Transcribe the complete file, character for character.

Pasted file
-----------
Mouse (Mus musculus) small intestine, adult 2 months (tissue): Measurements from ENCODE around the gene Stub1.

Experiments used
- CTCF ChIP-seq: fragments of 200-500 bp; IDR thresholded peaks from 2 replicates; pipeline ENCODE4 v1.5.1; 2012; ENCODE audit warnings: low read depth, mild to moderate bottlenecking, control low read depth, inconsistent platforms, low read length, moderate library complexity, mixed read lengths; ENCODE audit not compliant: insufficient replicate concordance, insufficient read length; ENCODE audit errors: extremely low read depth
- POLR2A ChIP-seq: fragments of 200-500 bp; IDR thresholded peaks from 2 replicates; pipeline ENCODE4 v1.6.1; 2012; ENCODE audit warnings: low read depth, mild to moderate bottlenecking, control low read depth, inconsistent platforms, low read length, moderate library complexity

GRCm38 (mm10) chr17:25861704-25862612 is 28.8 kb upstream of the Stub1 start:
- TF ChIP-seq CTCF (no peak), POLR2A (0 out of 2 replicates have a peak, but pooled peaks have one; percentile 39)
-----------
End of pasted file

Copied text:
Mouse (Mus musculus) small intestine, adult 2 months (tissue): Measurements from ENCODE around the gene Stub1.

Experiments used
- CTCF ChIP-seq: fragments of 200-500 bp; IDR thresholded peaks from 2 replicates; pipeline ENCODE4 v1.5.1; 2012; ENCODE audit warnings: low read depth, mild to moderate bottlenecking, control low read depth, inconsistent platforms, low read length, moderate library complexity, mixed read lengths; ENCODE audit not compliant: insufficient replicate concordance, insufficient read length; ENCODE audit errors: extremely low read depth
- POLR2A ChIP-seq: fragments of 200-500 bp; IDR thresholded peaks from 2 replicates; pipeline ENCODE4 v1.6.1; 2012; ENCODE audit warnings: low read depth, mild to moderate bottlenecking, control low read depth, inconsistent platforms, low read length, moderate library complexity

GRCm38 (mm10) chr17:25861704-25862612 is 28.8 kb upstream of the Stub1 start:
- TF ChIP-seq CTCF (no peak), POLR2A (0 out of 2 replicates have a peak, but pooled peaks have one; percentile 39)